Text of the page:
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Iowa Adopts Voter-ID Law

Iowa on Friday became the latest state to enact a voter-ID law to protect the integrity of its election process, and the state’s elected leaders are already bracing for a legal challenge seeking to invalidate that law before it can go into effect next year.

Gov. Terry Branstad, a Republican who is the longest-serving governor in the nation, signed the legislation into law on May 5. The bill, House File 516, specifies voter-identification requirements to cast a ballot in elections, shortens the time period for early voting, and updates the state’s absentee-voting procedures.

Acceptable forms of identification include passports, driver’s licenses, non-operator IDs, and military IDs. The state will also issue free voter identification cards to provide a form of ID for voters who do not have any of the other documents, ensuring that no one may be excluded because they do not fit into any other category.

Voters without proper identification may still cast a provisional ballot on Election Day, which must be later authenticated before the ballot can be tabulated and added to the vote total.

The law also reduces the window for early voting in the Hawkeye State from 40 days to 29 days. Many conservatives object to long early-voting periods, positing that it facilitates voters casting ballots while campaigns are still underway, before the candidates have been fully vetted by the public.

“Protecting the integrity of our election law system is very important,” Branstad declared as he signed the bill into law. “We’re very proud that Iowa has a tradition and history of doing so, and this is going to strengthen our ability and make it more effective and efficient.”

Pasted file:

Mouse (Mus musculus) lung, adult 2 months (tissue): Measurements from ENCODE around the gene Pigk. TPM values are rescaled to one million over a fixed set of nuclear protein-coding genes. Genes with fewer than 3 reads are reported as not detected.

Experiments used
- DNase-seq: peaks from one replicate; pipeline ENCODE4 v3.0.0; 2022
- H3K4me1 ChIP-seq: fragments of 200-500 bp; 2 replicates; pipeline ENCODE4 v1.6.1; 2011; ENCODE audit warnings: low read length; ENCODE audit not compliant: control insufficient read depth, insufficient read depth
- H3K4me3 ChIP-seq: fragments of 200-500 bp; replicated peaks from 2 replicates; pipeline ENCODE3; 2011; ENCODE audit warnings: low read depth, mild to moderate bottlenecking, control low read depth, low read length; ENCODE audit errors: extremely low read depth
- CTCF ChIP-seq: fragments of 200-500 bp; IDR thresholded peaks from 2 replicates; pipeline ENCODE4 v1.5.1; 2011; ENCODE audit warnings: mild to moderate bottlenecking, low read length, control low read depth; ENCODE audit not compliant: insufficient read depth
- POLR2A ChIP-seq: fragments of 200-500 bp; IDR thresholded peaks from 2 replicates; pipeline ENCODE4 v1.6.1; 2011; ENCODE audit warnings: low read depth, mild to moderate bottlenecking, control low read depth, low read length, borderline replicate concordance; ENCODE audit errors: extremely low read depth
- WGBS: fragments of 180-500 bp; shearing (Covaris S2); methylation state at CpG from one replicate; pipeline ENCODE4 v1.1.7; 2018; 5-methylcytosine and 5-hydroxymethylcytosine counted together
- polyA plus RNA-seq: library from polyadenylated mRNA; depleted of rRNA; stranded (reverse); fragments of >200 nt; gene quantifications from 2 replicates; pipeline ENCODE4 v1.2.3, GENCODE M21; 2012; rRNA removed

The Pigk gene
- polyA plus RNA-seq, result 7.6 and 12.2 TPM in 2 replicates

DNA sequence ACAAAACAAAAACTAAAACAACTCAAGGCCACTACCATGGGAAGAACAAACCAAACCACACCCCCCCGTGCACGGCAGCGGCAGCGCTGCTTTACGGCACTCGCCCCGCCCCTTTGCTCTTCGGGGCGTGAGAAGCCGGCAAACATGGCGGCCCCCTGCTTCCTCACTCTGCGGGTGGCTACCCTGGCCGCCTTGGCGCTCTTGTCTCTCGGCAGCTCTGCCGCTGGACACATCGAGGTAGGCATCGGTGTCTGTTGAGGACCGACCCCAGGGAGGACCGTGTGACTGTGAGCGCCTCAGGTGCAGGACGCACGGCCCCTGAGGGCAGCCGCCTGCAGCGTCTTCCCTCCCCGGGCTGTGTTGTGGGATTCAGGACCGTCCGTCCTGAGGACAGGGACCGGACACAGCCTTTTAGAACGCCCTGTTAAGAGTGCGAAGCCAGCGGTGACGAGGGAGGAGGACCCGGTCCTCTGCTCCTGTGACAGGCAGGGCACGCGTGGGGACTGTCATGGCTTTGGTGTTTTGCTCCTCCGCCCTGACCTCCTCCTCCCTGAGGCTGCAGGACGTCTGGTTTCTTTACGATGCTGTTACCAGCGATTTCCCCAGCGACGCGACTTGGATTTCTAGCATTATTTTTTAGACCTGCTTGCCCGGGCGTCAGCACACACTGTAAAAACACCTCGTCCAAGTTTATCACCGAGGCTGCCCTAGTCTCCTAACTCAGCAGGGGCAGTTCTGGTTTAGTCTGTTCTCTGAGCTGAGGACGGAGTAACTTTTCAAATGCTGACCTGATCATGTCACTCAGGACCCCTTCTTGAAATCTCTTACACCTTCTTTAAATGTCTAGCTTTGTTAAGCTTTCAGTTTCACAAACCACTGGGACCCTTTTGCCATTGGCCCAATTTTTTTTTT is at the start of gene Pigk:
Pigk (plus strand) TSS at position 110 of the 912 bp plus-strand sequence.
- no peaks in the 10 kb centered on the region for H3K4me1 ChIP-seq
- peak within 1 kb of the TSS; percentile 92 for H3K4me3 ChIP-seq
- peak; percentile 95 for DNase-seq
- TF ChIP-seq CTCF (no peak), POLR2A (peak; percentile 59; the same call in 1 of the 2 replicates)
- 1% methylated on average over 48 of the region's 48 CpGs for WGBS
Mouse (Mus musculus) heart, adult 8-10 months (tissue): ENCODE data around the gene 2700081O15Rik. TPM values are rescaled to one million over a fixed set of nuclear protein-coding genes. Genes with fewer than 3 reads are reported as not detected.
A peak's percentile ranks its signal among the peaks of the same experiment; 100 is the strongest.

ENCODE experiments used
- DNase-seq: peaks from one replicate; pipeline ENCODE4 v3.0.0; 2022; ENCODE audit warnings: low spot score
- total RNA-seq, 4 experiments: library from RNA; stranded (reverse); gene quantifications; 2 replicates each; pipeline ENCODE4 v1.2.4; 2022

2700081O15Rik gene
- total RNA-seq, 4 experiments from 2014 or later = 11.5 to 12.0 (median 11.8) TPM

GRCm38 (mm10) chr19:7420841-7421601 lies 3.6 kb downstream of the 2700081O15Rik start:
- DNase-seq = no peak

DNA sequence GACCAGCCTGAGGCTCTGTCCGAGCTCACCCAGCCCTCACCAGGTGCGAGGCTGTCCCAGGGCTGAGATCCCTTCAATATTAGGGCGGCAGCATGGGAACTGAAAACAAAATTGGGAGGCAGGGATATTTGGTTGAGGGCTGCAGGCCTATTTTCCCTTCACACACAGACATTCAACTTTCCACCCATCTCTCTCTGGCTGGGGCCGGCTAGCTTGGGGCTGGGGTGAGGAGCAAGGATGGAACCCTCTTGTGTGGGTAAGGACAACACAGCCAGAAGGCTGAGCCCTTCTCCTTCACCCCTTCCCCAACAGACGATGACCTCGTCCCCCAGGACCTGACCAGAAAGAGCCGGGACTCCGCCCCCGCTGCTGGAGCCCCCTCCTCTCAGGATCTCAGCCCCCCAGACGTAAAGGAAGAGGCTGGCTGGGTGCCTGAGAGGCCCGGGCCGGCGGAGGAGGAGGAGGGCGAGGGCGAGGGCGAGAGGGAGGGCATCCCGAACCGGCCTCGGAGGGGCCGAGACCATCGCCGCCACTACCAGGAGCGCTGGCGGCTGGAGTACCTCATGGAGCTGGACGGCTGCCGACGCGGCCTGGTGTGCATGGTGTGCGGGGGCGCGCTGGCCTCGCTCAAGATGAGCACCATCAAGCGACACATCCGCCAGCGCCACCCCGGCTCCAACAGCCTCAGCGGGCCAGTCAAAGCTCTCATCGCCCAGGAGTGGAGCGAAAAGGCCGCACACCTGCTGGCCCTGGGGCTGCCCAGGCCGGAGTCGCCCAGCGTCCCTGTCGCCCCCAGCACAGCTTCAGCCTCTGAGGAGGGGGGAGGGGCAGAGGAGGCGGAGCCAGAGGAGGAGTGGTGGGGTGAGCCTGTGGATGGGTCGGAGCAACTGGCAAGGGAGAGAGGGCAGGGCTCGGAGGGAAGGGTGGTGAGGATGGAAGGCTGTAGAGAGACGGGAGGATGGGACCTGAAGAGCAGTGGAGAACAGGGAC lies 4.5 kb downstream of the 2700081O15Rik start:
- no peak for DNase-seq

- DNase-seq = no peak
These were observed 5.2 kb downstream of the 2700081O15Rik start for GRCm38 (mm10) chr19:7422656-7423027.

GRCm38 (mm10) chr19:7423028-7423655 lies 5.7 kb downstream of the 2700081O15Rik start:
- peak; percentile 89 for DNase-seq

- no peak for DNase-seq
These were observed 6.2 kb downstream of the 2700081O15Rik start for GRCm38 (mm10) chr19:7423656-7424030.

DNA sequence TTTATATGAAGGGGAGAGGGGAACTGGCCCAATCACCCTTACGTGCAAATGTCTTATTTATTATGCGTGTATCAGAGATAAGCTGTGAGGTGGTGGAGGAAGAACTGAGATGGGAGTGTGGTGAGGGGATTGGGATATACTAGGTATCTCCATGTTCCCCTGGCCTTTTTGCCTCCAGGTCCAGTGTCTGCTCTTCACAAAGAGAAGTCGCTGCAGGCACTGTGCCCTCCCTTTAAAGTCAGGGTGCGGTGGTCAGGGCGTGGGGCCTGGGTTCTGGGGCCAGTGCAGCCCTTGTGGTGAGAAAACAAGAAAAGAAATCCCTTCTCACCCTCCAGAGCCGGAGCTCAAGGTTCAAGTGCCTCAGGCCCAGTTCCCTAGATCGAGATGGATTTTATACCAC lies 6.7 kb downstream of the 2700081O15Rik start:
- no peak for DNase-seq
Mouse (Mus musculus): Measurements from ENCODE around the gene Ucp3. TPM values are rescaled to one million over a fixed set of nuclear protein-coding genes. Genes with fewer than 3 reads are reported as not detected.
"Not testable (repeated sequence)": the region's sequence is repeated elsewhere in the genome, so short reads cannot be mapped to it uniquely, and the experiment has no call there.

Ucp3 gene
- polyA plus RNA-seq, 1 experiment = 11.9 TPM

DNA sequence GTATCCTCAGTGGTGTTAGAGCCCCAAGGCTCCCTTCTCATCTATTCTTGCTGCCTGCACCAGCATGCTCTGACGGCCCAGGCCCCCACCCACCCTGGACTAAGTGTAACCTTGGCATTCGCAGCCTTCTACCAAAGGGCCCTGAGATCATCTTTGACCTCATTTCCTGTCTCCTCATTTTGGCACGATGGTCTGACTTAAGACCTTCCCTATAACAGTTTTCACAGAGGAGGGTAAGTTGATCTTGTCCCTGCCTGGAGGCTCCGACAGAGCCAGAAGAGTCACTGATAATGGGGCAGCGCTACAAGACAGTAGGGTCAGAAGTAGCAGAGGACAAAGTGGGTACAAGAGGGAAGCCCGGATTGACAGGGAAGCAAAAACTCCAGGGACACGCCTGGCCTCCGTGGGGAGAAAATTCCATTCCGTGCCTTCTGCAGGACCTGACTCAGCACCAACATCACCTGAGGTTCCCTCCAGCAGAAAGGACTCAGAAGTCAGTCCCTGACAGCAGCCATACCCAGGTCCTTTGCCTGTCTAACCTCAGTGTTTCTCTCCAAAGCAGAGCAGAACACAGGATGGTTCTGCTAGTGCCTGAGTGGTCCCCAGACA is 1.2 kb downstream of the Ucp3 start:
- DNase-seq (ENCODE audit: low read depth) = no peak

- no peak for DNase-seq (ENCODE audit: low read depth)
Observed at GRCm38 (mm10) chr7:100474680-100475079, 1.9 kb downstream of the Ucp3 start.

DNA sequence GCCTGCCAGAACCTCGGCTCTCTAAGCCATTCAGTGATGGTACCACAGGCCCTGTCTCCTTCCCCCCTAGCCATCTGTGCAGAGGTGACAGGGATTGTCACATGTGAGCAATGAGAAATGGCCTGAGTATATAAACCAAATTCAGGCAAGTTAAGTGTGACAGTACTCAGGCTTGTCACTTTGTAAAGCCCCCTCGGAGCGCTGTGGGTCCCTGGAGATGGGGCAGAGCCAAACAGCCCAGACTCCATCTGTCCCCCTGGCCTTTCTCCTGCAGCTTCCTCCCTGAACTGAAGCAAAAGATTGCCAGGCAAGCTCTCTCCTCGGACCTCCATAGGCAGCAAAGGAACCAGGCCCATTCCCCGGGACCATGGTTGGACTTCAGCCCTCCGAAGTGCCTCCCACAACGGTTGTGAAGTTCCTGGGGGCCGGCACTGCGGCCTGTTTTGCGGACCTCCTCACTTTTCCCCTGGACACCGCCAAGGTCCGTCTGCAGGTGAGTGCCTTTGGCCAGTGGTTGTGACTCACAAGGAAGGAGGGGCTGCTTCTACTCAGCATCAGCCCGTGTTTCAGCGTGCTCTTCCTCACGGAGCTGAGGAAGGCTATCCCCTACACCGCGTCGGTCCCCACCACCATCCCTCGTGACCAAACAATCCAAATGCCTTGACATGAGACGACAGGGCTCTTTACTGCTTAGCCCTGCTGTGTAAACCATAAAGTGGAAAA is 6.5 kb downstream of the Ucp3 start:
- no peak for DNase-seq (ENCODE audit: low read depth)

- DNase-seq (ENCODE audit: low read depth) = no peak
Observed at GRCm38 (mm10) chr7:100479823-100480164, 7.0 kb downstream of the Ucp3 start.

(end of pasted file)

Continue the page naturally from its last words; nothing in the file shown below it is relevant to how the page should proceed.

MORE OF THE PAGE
In order to help voters learn about how to comply with this law, poll workers in upcoming local elections will ask voters for proper ID, but still allow voters who do not present proper ID to cast a ballot. The June 2018 primary elections will be the first election in which the new requirements will be mandatory. Additional provisions of the new law go into effect in 2019.

The Supreme Court upheld an Indiana voter-ID law in its 2008 case Crawford v. Marion County. The ACLU is threatening to sue to block Iowa’s law, saying it discriminates against racial minorities and other groups. Legal opponents have succeeded in blocking voter-ID laws in whole or in part in Texas, North Carolina, and other states. These lawsuits argue that voter-ID laws violate multiple provisions in the U.S. Constitution, as well as federal voting-rights laws.

More than 30 states currently have some form of voter-ID law, and legal experts believe the Supreme Court is likely to take another case soon to clarify which voter-ID requirements pass legal muster.

Ken Klukowski is senior legal editor for Breitbart News. Follow him on Twitter @kenklukowski.

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